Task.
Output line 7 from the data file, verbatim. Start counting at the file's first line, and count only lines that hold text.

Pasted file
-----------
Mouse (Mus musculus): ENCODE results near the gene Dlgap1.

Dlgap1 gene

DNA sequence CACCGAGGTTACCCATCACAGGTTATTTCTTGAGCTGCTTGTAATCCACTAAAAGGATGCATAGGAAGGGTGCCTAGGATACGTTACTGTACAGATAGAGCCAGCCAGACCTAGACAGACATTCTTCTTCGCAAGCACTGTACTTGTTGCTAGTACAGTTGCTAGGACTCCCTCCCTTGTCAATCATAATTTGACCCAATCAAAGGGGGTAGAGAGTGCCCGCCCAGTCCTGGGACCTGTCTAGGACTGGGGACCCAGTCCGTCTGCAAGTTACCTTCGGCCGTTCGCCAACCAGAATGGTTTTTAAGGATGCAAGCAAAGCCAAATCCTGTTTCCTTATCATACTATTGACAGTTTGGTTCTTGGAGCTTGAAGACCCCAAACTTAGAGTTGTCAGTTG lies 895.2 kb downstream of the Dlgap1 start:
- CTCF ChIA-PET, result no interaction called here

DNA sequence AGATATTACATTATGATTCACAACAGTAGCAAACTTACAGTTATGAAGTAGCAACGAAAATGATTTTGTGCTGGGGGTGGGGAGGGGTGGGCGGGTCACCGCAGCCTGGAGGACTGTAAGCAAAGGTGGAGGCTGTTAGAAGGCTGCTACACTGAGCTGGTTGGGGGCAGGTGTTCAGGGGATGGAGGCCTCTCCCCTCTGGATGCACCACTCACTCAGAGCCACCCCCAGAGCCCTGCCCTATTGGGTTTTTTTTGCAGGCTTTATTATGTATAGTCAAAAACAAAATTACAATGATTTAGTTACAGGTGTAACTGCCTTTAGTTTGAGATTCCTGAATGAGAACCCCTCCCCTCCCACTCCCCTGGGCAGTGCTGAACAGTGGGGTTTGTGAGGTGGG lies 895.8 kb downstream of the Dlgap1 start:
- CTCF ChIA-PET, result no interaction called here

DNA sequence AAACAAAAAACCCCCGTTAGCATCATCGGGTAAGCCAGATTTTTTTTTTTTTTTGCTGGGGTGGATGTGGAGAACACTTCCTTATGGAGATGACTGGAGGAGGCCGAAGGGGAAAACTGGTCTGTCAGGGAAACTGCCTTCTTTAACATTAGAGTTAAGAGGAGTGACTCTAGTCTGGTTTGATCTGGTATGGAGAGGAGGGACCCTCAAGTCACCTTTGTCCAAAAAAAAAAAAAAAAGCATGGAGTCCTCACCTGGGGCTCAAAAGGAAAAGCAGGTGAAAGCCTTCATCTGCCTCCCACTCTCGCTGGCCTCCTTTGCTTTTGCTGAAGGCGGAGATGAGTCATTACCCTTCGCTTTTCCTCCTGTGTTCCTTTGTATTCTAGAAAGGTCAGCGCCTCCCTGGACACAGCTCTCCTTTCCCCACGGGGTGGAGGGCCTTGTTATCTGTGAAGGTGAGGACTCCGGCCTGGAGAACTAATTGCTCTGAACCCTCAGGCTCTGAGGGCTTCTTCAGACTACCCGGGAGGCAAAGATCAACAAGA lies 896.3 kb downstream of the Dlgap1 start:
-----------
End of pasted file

DNA sequence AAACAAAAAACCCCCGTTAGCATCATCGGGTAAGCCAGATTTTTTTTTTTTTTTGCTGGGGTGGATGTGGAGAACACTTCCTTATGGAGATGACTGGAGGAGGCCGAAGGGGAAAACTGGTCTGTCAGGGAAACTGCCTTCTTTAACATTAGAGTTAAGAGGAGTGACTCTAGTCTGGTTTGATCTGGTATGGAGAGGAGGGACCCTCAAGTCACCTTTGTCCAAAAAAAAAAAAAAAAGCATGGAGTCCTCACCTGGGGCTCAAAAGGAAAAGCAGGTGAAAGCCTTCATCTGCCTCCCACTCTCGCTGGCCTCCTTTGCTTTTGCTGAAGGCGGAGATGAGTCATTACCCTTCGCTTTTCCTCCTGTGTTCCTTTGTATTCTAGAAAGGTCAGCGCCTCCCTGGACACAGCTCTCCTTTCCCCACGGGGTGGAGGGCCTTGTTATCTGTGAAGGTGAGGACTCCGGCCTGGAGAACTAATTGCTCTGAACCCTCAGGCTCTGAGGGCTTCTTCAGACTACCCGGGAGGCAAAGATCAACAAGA lies 896.3 kb downstream of the Dlgap1 start: